The characters of Henry and Eleanor may not be the typical stubborn couple Sabrina Jeffries usually sets for her novels, but such a shame that she doesn’t seem to explore more of their nature. I can see that Henry is a sad and wounded man, deliberately setting himself to become a stiff person without love and compassion. But the lack of detailed description makes him only appear to be someone indifferent and fearing love. The revealing change of his character almost at the end of the story is merely encouraged by Eleanor’s sensual surprise for him and the passionate lovemaking it spurs. Once again, as ridiculous as it may seem, I cannot agree with the idea that sex is the answer to everything, especially to the problem with a person’s personality. It’s truly a downside of the whole characterization. The positive side is, to my relief, that Jeffries describes Eleanor’s character better, both physically and mentally. Everything about her is well depicted, her insecurity, her restlessness, her deep love for Henry, her physical lack. At the very least, Eleanor can shoot through the narrative and attract the reader’s attention.

The French Maid is a unique story, I’d rather say, and the final execution of the idea seems too clichéd. But that’s what we get when we read a romance. Nevertheless, the issue of insecurity is always interesting to discuss, especially in the realm of womanhood. There is always a notion that men try to love women they are attracted to, so without a pretty face, or at least an attractive looks, there will be no love. This is what subtly yet vividly proven in The French Maid. Without trying to degrade the womanhood nor the importance of sincerity in a love relationship, Jeffries wants to point out that love can be fought for, must be fought for, even if by way of beautifying ourselves to catch our loved ones’ attention. This may sound a bit sexist to some people, but we have to admit that beauty and sexuality have been parts of feminist ideas these days, and romance is always on the front line to suggest and spread those ideas. Beauty is not the only deciding factor, though, for there are many other things to consider in making a relationship work, as we can see at some point in the story. Jeffries is really genius at concocting all those complicated things in a light but gripping narrative, and she formulates it very well, without leaving a hole in it. The plot is nicely flowing and the way Jeffries unfolds it is very sweet.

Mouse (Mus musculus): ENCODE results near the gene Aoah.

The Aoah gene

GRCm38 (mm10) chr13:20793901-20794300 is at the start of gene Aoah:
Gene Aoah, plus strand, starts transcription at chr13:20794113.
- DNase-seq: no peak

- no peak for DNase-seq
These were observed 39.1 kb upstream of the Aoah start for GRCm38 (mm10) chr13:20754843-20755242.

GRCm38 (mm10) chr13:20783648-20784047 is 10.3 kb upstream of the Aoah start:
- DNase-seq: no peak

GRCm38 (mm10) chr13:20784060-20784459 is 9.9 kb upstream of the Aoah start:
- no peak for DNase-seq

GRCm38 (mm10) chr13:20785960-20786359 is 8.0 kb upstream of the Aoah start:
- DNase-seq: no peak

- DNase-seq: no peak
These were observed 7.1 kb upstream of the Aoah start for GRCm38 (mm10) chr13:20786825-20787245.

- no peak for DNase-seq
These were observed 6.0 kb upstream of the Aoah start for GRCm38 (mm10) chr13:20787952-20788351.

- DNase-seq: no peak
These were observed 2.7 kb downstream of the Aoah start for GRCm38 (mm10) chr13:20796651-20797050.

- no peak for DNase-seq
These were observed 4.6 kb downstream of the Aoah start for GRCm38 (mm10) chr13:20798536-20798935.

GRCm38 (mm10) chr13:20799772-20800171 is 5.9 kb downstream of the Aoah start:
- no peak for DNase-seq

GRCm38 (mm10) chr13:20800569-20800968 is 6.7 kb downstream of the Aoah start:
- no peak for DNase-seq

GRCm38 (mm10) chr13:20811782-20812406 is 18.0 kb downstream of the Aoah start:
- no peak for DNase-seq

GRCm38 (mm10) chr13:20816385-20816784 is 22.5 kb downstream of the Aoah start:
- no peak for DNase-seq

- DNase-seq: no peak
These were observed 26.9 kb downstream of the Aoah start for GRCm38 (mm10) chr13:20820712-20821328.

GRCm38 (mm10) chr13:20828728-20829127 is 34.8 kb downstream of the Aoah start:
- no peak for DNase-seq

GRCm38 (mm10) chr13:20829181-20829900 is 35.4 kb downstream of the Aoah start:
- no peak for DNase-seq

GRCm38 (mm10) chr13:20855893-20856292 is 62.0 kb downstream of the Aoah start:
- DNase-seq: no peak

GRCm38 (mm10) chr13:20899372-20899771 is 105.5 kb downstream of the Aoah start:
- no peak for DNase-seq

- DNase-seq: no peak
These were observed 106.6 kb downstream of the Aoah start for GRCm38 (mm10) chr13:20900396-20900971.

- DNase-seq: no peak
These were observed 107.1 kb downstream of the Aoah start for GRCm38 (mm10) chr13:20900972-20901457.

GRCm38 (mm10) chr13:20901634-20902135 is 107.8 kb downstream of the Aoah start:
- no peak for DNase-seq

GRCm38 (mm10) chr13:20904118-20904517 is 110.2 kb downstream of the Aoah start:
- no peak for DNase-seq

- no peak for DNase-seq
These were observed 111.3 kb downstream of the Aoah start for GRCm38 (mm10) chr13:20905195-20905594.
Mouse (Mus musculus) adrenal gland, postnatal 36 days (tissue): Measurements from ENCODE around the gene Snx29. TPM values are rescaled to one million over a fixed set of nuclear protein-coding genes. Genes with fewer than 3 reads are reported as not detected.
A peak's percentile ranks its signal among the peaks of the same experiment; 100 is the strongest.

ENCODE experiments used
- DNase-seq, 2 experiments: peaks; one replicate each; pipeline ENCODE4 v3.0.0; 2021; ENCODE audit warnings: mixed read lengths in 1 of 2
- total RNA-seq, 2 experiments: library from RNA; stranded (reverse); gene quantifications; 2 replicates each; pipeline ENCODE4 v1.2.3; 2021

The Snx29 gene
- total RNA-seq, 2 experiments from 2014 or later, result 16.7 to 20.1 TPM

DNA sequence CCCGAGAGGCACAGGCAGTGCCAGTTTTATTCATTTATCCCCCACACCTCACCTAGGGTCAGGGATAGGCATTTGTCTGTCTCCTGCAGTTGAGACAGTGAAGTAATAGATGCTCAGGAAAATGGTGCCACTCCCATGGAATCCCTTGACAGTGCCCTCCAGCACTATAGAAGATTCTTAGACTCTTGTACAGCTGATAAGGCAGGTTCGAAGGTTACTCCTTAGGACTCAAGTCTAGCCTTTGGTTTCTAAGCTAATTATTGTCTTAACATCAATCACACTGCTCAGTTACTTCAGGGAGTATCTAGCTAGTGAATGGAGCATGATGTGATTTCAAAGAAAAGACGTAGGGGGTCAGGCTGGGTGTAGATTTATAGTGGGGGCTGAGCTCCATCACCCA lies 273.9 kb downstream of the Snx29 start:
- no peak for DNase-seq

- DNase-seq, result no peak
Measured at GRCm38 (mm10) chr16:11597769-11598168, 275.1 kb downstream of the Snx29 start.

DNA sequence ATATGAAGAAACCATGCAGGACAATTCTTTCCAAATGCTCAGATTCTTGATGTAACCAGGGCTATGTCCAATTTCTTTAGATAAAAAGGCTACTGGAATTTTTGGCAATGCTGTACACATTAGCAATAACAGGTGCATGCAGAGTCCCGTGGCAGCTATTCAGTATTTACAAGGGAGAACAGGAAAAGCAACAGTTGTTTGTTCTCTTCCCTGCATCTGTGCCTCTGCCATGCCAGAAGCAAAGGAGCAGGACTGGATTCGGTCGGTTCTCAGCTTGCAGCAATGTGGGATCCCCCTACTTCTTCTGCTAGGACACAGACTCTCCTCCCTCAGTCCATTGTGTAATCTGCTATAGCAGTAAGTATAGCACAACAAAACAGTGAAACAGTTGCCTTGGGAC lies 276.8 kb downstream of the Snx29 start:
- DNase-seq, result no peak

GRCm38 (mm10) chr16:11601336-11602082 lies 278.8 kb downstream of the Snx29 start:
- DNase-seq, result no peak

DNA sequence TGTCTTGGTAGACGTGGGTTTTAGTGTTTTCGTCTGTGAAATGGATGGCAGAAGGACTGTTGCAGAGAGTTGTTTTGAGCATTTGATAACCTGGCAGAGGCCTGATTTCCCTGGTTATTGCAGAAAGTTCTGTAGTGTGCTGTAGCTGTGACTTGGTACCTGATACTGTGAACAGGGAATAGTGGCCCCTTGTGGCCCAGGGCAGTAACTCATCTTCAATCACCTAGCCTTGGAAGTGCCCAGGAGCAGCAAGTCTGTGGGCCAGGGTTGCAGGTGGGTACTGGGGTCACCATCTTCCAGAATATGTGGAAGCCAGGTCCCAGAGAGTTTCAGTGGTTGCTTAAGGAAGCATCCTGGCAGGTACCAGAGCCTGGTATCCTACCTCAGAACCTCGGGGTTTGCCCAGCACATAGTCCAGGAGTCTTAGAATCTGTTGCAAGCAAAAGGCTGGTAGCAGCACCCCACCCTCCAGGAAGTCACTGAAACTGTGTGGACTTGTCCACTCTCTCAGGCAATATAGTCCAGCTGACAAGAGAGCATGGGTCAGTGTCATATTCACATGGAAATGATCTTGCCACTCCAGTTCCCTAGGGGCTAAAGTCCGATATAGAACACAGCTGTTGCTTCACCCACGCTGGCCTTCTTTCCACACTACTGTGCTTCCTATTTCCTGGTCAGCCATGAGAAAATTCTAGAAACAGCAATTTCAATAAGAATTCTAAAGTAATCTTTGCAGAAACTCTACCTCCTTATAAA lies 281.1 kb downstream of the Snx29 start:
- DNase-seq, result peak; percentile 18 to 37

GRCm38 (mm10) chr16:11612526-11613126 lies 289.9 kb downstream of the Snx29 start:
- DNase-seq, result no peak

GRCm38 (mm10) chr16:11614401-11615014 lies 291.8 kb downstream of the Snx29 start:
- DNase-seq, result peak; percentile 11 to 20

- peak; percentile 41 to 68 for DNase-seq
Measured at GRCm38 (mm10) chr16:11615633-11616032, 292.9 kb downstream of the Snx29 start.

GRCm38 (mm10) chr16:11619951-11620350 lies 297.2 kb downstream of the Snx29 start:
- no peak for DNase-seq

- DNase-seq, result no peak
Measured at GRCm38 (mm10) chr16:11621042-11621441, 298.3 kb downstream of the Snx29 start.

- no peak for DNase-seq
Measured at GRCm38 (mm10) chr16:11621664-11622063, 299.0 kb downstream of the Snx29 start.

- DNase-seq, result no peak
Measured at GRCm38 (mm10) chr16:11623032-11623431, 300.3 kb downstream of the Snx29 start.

All in all, The French Maid is a very nice short story. It may be too packed and lacks of detailed characterization on Henry’s part, but the idea is very natural and the run of the story is just sweet and romantic. I can say that this is what romance writers should write about. And this is really something I would recommend to any romance readers, and other readers who want to get more insight into a bit of women’s issues.

Rating: 3.5/5